What Happens in Nevada? Self-Selecting into Lax Law
University of Virginia School of Law
David C. Smith
University of Virginia - McIntire School of Commerce
Dec 26, 2011
Virginia Law and Economics Research Paper No. 2011-08
This paper finds that Nevada, the second most popular state for out-of-state incorporations after Delaware, attracts firms that have a large and significant likelihood of reporting financial results that later require restatement. Compared with Delaware and other states, restatement likelihoods for Nevada-incorporated firms are nearly double on an unconditional basis, and up to 40% higher when controlling for firm-level characteristics. Nevada attracts firms from states with relatively weak protections for managers and directors, and firms with strong existing contractual protections for these insiders. Our results suggest that firms favoring strong protections for insiders endogenously select Nevada as a corporate home, and these firms are prone to financial reporting failures. We also show that Nevada firms that restate lose a large amount of value in the year following the restatement, significantly more so than restating firms incorporated in other states. Our findings indicate that firms may self-select a legal system that matches their desired level of private-benefit consumption, and that Nevada competes by attracting firms with higher agency costs.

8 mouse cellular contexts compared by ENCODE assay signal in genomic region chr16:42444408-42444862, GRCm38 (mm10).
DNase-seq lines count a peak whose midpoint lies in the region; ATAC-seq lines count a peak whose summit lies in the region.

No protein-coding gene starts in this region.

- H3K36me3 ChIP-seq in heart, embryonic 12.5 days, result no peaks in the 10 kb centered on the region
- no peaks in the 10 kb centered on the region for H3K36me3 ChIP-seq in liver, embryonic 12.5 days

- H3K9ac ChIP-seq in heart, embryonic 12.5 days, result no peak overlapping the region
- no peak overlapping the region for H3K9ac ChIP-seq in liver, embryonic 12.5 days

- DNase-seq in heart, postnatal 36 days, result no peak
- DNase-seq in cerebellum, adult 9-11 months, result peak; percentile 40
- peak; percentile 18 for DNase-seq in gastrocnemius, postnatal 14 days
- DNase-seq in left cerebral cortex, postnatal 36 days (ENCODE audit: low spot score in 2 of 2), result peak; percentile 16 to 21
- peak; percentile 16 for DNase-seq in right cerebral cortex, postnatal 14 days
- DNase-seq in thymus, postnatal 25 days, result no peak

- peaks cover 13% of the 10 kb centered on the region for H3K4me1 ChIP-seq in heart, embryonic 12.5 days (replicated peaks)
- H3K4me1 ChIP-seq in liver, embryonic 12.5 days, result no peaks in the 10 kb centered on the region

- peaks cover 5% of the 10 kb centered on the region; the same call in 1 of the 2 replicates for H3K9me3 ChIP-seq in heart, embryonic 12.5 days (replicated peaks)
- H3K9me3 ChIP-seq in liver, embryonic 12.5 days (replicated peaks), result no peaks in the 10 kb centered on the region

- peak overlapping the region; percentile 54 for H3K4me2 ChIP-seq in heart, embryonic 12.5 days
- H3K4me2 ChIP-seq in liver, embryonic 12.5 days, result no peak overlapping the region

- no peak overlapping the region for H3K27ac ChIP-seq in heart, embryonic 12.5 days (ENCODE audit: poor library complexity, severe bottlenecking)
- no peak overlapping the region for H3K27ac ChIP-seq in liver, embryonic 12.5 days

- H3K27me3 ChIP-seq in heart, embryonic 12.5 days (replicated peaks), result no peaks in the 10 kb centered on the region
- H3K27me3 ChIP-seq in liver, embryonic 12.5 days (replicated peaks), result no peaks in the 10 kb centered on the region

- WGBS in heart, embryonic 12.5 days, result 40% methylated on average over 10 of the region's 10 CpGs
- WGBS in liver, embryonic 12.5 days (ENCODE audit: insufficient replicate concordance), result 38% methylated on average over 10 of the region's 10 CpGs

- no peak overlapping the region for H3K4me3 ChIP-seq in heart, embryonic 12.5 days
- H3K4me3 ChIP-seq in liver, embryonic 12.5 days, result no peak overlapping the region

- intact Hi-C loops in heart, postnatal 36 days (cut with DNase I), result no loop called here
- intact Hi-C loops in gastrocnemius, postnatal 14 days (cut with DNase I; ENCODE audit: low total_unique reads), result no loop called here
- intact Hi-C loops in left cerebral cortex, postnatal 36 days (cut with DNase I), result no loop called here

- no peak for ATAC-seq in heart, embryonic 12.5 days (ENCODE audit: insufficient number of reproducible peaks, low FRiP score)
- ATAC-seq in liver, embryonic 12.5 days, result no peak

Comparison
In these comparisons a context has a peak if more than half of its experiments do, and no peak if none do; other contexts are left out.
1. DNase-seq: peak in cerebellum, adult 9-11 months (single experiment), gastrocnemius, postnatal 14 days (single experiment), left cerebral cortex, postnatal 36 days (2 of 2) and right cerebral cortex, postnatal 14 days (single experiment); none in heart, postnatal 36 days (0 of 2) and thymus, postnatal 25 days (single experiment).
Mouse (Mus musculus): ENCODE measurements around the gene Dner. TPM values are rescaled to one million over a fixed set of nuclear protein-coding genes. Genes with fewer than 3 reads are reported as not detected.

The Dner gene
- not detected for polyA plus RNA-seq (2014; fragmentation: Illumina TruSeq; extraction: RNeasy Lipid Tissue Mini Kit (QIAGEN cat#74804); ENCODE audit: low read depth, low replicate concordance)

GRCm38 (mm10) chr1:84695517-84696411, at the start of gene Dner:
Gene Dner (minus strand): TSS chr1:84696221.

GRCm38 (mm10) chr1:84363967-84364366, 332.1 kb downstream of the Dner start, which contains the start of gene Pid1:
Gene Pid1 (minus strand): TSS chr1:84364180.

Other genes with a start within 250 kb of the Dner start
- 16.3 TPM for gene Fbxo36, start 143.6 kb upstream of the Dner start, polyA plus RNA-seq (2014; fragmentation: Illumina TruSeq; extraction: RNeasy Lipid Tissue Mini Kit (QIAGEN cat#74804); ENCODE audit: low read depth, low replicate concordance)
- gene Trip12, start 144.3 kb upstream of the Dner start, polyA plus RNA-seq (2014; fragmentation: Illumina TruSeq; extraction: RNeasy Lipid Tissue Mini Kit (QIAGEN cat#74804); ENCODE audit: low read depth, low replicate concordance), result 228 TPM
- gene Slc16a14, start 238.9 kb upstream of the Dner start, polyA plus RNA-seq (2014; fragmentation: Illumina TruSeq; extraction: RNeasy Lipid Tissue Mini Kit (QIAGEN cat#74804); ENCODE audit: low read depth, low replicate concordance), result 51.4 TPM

Number of Pages in PDF File: 55working papers series
Date posted: July 18, 2010 ; Last revised: December 27, 2011
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